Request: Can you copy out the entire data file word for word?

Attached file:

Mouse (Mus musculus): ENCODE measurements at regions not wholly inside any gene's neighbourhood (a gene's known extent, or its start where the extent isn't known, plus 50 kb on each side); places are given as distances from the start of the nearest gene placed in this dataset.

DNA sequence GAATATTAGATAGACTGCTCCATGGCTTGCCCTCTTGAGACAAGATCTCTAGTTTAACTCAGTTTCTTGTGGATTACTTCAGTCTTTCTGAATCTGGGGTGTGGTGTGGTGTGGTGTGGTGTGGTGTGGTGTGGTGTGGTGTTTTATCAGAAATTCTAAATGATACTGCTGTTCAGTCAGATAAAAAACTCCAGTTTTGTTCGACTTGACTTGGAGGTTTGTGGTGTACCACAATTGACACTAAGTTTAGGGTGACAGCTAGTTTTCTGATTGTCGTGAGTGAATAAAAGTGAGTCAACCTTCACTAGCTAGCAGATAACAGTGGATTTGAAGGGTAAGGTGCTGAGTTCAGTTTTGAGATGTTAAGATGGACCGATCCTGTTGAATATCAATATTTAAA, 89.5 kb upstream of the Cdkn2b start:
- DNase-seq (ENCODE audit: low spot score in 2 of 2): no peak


Mouse (Mus musculus): ENCODE measurements at regions not wholly inside any gene's neighbourhood (a gene's known extent, or its start where the extent isn't known, plus 50 kb on each side); places are given as distances from the start of the nearest gene placed in this dataset.

DNA sequence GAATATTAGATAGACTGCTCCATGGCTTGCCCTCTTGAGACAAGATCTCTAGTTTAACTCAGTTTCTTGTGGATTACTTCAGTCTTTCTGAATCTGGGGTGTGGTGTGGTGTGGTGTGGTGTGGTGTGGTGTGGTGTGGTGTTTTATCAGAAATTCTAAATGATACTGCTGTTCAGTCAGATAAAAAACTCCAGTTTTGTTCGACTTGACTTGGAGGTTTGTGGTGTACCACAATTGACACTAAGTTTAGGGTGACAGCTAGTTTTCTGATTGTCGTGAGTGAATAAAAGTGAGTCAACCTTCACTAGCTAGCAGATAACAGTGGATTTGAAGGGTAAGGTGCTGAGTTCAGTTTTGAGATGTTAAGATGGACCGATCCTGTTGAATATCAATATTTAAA, 89.5 kb upstream of the Cdkn2b start:
- DNase-seq (ENCODE audit: low spot score in 2 of 2): no peak